In Xrd, gatlings are much more freeform, and depending on your character, you could even go backwards and around your gatling tree freely. This means that the normals that characters can throw out will be much more varied, making the defender have to work harder to figure out what the opponent is going for.
The increased freedom doesn’t stop there. Arc System Works’ goal with Strive was to get people into the genre and into the franchise as a whole, one of the tactics they used was simplifying the characters. Character’s movelists were shortened overall, and their core game plans were given more spotlight.
Across the board, characters are more able in Xrd when compared to their Strive counterparts, and this is really pronounced when it comes to up-front mixup capabilities. May for example lost probably her most iconic move, Applause for the Victim. She’d set up an independent dolphin and could hold the button to delay it’s launch. She could hop on a dolphin in transit and deliver absolutely vile high low mixups, or let it travel on it’s own and use it as cover for her next mixup. She does have her command grab like in Strive, but it’s a smaller part of her gameplan.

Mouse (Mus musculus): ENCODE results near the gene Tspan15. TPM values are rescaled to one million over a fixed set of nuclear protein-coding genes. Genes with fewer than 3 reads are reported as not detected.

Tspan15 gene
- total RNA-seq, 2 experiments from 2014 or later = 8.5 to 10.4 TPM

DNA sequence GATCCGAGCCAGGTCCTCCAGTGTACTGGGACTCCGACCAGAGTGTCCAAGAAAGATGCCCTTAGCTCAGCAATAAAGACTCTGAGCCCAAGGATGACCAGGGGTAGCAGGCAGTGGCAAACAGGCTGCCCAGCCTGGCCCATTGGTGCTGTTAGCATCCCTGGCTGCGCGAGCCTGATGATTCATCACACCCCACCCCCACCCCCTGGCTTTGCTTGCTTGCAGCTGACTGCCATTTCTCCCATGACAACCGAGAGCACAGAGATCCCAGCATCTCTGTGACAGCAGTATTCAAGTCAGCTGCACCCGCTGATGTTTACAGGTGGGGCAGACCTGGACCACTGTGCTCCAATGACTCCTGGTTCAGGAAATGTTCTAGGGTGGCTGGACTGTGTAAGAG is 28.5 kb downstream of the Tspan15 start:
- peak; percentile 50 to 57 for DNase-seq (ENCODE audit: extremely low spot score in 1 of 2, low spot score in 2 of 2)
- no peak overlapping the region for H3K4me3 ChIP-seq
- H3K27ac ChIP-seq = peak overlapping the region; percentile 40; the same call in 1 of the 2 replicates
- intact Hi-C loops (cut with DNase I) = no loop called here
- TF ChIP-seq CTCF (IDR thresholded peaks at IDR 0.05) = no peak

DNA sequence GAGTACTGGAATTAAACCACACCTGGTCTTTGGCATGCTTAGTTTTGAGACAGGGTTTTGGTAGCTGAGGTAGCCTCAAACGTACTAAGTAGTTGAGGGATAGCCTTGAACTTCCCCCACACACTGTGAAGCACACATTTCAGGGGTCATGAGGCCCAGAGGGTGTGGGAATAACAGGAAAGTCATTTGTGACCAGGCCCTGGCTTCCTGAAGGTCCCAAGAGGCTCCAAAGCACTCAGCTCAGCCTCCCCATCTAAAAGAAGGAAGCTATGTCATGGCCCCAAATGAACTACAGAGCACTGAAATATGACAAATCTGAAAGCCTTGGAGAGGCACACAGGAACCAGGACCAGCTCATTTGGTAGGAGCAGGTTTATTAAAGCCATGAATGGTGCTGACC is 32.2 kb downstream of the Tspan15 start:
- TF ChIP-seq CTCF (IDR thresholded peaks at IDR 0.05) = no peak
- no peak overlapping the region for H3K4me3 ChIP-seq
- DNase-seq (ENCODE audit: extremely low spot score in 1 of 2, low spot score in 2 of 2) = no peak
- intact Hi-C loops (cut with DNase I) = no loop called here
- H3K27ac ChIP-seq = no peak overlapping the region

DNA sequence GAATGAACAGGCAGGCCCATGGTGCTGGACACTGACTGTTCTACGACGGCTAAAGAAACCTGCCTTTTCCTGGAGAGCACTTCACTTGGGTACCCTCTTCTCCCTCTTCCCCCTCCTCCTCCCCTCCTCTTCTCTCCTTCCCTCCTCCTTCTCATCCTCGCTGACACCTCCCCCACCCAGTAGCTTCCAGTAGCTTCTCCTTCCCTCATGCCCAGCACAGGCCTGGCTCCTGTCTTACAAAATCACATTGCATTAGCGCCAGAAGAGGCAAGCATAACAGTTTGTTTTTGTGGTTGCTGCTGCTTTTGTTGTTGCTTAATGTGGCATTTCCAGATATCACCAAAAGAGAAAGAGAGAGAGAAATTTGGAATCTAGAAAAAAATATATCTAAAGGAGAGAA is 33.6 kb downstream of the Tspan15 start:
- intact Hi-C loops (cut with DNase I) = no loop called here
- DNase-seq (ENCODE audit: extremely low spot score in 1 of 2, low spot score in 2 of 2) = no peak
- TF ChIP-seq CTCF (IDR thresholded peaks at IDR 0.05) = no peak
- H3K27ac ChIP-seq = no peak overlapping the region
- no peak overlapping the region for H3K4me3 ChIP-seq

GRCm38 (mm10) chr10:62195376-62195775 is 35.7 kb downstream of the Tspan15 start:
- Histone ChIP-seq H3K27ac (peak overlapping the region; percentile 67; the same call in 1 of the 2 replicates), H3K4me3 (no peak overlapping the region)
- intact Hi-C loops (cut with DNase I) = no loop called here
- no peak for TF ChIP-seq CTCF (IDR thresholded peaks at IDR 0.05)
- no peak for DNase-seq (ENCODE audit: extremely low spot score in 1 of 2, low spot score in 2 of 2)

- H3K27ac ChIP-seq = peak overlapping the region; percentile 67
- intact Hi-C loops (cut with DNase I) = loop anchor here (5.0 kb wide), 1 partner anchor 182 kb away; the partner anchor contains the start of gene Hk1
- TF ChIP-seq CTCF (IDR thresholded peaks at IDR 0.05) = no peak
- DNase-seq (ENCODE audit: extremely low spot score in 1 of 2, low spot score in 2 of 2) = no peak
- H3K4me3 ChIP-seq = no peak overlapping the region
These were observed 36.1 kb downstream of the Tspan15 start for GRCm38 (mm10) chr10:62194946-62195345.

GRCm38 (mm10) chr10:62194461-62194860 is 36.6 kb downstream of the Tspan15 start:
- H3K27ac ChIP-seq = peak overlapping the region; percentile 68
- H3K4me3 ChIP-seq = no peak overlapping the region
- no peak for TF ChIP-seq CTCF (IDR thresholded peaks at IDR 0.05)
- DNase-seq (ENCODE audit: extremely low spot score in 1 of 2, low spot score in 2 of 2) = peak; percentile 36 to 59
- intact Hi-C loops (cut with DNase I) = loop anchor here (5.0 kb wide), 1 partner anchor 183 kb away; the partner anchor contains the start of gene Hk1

Lastly, with more varied movesets, deadlier mixups, you’d think the damage would be similar, but having your health disappear in one combo is way less frequent in Xrd. But that doesn’t mean it’s not possible.

How to get started

Though we’ve painted a complex picture, there’s no better way to start than starting simple. All the same rules apply, Guilty Gear is still Guilty Gear. Characters are mostly the same concept-wise, so coming from Strive you already have an idea of what characters want to do.
A major key in Xrd is knowing how to loop your advantageous positions, specifically vortexing the opponent with your okizeme. But first, you have to hit your opponent to set that up. We suggest starting small and learning a simple pressure concept. Maybe it’s learning which button is plus, and daring your opponent to disrespect your offense. Or a quick command grab once you’ve established that pressure.